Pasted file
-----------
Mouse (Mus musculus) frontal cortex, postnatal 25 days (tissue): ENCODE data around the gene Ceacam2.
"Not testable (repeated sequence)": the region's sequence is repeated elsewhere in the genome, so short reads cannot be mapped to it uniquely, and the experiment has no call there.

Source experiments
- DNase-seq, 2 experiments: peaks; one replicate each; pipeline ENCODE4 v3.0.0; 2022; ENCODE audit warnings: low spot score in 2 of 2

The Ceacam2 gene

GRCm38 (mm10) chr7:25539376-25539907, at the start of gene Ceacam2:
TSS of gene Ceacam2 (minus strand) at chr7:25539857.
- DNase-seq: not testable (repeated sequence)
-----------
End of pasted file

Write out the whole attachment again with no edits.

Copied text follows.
Mouse (Mus musculus) frontal cortex, postnatal 25 days (tissue): ENCODE data around the gene Ceacam2.
"Not testable (repeated sequence)": the region's sequence is repeated elsewhere in the genome, so short reads cannot be mapped to it uniquely, and the experiment has no call there.

Source experiments
- DNase-seq, 2 experiments: peaks; one replicate each; pipeline ENCODE4 v3.0.0; 2022; ENCODE audit warnings: low spot score in 2 of 2

The Ceacam2 gene

GRCm38 (mm10) chr7:25539376-25539907, at the start of gene Ceacam2:
TSS of gene Ceacam2 (minus strand) at chr7:25539857.
- DNase-seq: not testable (repeated sequence)